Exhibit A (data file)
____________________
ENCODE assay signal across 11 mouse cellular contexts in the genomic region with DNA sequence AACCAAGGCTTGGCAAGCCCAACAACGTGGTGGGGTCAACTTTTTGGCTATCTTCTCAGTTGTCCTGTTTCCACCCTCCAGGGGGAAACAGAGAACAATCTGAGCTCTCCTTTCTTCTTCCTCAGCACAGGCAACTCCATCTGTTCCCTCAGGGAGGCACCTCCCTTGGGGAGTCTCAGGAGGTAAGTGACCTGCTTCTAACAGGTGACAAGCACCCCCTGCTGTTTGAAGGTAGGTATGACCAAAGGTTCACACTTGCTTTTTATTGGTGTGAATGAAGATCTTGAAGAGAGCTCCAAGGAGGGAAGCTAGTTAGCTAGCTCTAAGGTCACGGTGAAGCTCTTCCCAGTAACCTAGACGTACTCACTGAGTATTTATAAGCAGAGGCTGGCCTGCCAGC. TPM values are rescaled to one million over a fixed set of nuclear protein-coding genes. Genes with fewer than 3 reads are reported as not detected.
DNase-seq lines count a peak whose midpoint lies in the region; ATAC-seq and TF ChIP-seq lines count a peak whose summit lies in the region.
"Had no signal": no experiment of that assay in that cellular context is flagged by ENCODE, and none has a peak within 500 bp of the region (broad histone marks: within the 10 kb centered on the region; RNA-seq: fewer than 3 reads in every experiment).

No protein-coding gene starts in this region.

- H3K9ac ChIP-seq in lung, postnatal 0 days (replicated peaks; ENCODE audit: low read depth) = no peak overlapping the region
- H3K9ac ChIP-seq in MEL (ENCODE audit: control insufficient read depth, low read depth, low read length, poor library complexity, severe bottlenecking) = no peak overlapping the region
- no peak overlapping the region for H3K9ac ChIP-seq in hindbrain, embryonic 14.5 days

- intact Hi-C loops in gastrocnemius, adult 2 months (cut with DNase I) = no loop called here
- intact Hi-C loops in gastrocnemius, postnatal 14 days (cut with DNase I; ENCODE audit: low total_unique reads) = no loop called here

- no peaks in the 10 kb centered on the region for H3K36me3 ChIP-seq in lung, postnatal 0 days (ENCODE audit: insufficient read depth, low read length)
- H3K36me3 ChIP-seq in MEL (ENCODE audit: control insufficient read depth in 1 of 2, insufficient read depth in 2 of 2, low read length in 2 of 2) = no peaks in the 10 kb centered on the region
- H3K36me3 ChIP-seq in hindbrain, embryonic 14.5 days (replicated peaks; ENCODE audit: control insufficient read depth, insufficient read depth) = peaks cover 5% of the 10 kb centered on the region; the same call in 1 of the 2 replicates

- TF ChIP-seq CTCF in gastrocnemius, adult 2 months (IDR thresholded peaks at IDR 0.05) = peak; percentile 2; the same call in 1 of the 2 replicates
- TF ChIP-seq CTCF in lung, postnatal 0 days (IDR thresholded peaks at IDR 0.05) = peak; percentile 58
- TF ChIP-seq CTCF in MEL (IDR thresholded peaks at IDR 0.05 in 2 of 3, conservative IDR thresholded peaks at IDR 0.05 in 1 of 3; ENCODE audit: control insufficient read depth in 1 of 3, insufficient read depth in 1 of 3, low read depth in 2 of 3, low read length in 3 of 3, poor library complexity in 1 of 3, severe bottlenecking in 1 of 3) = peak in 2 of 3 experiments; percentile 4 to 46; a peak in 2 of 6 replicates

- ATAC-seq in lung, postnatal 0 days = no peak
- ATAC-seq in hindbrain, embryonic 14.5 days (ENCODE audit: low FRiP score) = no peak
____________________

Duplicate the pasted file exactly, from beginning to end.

ENCODE assay signal across 11 mouse cellular contexts in the genomic region with DNA sequence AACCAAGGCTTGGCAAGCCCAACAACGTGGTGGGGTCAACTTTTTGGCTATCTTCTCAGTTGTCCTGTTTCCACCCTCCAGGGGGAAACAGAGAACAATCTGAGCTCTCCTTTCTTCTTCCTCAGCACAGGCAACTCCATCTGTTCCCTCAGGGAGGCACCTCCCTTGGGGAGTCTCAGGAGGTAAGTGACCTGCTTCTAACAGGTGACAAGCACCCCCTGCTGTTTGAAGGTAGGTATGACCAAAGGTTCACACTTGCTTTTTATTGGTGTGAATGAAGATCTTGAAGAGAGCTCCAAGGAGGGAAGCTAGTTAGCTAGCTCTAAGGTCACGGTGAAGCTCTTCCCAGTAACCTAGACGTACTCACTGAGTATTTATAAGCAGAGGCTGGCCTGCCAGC. TPM values are rescaled to one million over a fixed set of nuclear protein-coding genes. Genes with fewer than 3 reads are reported as not detected.
DNase-seq lines count a peak whose midpoint lies in the region; ATAC-seq and TF ChIP-seq lines count a peak whose summit lies in the region.
"Had no signal": no experiment of that assay in that cellular context is flagged by ENCODE, and none has a peak within 500 bp of the region (broad histone marks: within the 10 kb centered on the region; RNA-seq: fewer than 3 reads in every experiment).

No protein-coding gene starts in this region.

- H3K9ac ChIP-seq in lung, postnatal 0 days (replicated peaks; ENCODE audit: low read depth) = no peak overlapping the region
- H3K9ac ChIP-seq in MEL (ENCODE audit: control insufficient read depth, low read depth, low read length, poor library complexity, severe bottlenecking) = no peak overlapping the region
- no peak overlapping the region for H3K9ac ChIP-seq in hindbrain, embryonic 14.5 days

- intact Hi-C loops in gastrocnemius, adult 2 months (cut with DNase I) = no loop called here
- intact Hi-C loops in gastrocnemius, postnatal 14 days (cut with DNase I; ENCODE audit: low total_unique reads) = no loop called here

- no peaks in the 10 kb centered on the region for H3K36me3 ChIP-seq in lung, postnatal 0 days (ENCODE audit: insufficient read depth, low read length)
- H3K36me3 ChIP-seq in MEL (ENCODE audit: control insufficient read depth in 1 of 2, insufficient read depth in 2 of 2, low read length in 2 of 2) = no peaks in the 10 kb centered on the region
- H3K36me3 ChIP-seq in hindbrain, embryonic 14.5 days (replicated peaks; ENCODE audit: control insufficient read depth, insufficient read depth) = peaks cover 5% of the 10 kb centered on the region; the same call in 1 of the 2 replicates

- TF ChIP-seq CTCF in gastrocnemius, adult 2 months (IDR thresholded peaks at IDR 0.05) = peak; percentile 2; the same call in 1 of the 2 replicates
- TF ChIP-seq CTCF in lung, postnatal 0 days (IDR thresholded peaks at IDR 0.05) = peak; percentile 58
- TF ChIP-seq CTCF in MEL (IDR thresholded peaks at IDR 0.05 in 2 of 3, conservative IDR thresholded peaks at IDR 0.05 in 1 of 3; ENCODE audit: control insufficient read depth in 1 of 3, insufficient read depth in 1 of 3, low read depth in 2 of 3, low read length in 3 of 3, poor library complexity in 1 of 3, severe bottlenecking in 1 of 3) = peak in 2 of 3 experiments; percentile 4 to 46; a peak in 2 of 6 replicates

- ATAC-seq in lung, postnatal 0 days = no peak
- ATAC-seq in hindbrain, embryonic 14.5 days (ENCODE audit: low FRiP score) = no peak